- US Forest Service Urban Forests and Climate Change: Urban forests have a role to play in reducing levels of carbon dioxide and other greenhouse gases in the atmosphere.
- University of Illinois, Landscape and Human Health Laboratory: The Landscape and Human Health Laboratory (LHHL) is a multidisciplinary research laboratory dedicated to studying the connection between greenery and human health.
- University of Washington, Green Cities: Research related to how metropolitan nature - including trees, parks, gardens, and natural areas - enhance quality of life in cities and towns. The experience of nature improves human health and well-being in many ways.
Urban Forestry Organizations
- California ReLeaf: California ReLeaf works statewide to promote alliances among community-based groups, individuals, and encouraging each to contribute to the livability of our cities and the protection of our environment by planting and caring for trees.
- California Urban Forests Council: The CA Urban Forests Council coordinates educational workshops, hosts an annual conference, runs a certified urban forestry program, supports seven regional councils, and manages the Invest From the Ground Up programs related to urban forestry and urban greening.
- Cal Poly Urban Forestry Ecosystems Institute: The Urban Forest Ecosystems Institute addresses the increasing need for improved management of the urban forests in California.
- Arbor Day Foundation: The Foundation is the largest nonprofit membership organization dedicated to planting trees.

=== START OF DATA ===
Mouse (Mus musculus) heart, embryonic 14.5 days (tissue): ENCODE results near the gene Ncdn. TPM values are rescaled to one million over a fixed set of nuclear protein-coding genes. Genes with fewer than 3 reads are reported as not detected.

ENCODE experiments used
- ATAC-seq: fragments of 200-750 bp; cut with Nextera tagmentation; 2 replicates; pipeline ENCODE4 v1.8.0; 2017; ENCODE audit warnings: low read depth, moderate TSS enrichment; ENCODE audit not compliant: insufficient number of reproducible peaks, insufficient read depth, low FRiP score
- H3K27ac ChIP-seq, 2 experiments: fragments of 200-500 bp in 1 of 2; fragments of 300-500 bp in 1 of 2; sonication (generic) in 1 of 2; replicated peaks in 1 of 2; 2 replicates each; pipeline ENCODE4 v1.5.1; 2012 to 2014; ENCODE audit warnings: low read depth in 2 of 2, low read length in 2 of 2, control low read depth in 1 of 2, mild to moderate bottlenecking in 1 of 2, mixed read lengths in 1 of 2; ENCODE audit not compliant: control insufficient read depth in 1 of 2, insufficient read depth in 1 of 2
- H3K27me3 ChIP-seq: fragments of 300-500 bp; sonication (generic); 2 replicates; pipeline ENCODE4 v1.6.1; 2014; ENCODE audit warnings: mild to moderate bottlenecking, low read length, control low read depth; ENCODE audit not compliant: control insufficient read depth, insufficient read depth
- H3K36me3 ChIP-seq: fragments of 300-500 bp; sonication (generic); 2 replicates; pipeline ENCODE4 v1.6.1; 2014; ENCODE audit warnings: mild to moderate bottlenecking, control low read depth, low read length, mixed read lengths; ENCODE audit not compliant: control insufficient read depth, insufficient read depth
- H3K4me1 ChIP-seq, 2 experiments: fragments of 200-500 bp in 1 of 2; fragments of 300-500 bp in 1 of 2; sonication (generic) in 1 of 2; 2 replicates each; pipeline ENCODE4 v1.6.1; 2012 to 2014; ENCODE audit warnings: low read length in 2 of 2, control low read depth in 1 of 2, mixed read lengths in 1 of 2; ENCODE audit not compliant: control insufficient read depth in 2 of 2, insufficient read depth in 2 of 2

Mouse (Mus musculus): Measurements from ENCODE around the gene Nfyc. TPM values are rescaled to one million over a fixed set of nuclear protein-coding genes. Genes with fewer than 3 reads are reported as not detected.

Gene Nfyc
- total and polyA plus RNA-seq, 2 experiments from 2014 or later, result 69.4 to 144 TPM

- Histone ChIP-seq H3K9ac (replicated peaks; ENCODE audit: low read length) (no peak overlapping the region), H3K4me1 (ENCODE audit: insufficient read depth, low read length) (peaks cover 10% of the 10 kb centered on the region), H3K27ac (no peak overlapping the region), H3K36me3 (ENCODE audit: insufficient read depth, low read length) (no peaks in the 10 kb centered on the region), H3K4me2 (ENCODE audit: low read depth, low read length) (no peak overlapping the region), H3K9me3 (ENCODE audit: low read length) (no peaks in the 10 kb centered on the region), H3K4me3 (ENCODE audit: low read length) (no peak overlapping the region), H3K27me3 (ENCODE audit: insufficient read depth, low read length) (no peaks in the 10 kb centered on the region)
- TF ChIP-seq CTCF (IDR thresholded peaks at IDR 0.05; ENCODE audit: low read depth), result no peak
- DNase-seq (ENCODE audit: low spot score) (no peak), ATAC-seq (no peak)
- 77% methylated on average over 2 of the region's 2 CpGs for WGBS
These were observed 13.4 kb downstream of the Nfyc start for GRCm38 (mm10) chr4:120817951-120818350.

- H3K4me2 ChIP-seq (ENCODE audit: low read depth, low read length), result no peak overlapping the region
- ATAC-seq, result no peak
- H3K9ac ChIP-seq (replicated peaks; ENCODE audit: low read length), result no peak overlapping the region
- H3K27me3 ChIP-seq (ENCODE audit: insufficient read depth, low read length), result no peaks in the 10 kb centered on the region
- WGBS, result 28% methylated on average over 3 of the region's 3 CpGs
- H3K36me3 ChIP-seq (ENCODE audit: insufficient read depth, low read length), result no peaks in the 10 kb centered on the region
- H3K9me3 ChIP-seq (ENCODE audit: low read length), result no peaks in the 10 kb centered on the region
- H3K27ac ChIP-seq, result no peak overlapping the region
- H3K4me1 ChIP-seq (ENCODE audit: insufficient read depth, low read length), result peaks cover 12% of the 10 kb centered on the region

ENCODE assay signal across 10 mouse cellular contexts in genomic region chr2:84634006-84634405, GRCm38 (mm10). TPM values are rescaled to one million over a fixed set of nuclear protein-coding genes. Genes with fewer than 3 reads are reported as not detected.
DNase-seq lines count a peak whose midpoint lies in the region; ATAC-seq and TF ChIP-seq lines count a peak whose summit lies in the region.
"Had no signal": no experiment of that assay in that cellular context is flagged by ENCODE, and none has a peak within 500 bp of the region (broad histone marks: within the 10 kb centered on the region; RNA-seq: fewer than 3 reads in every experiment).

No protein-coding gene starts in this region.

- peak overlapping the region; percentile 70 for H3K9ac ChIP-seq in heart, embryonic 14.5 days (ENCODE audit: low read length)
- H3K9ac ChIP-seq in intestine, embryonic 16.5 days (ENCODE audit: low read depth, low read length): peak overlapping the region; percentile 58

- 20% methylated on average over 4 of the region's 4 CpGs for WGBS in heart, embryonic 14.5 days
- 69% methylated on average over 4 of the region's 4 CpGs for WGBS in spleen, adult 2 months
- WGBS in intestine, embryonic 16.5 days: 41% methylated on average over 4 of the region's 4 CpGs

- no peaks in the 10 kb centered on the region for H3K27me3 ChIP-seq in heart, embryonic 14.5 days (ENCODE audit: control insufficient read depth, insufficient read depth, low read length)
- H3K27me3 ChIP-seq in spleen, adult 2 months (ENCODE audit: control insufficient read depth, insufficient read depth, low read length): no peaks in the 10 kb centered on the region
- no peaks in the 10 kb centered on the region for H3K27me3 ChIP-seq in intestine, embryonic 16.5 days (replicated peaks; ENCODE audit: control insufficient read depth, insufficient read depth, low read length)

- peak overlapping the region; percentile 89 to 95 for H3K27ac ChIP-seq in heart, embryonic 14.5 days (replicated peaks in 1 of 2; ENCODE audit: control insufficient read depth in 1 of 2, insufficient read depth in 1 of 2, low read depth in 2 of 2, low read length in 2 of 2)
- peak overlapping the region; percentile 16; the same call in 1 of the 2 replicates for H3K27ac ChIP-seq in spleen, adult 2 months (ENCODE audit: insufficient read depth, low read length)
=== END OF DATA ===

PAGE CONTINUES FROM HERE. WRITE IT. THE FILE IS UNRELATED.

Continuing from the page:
- International Society of Arboriculture: Through research, technology, and education, the ISA promotes the professional practice of arboriculture and fosters a greater worldwide awareness of the benefits of trees. Includes a Western Chapter.
- Society of Municipal Arborists: SMA is an organization of municipal arborists and urban foresters, and consultants, commercial firms and citizens who actively practice or support some facet of municipal forestry.
Resources: Programs and Grants
State and Federal Resources
- CAL FIRE Urban Forestry Program, Regional Staff, and Grants: Under the authority of the California Urban Forestry Act of 1978, the Urban & Community Forestry Program works to expand and improve the management of trees and related vegetation in communities throughout California.
- Strategic Growth Council Urban Greening Grants: These grants fund public jurisdictions (including council of governments, countywide authority, a metropolitan planning organization, local government, nonprofit organization, special district, or joint powers authorities) and nonprofit entities in developing a master urban greening plan that will ultimately result in projects to help the State meet its environmental goals and the creation of healthy communities.
- USDA Forest Service Urban and Community Forestry: The Forest Service supports projects and research related to a diverse array of urban and community forestry issues.
Resources for Local Governments
- CA Urban Forests Council Management Plan Toolkit: The Toolkit website can be used by anyone managing a large population of trees in or near urban areas. The website is intended to help urban forest managers develop management plans that are appropriate for their urban forests.
- ISA Tree Ordinance Guidelines: Tree ordinances are among the tools used by communities striving to attain a healthy, vigorous, and well-managed community forest.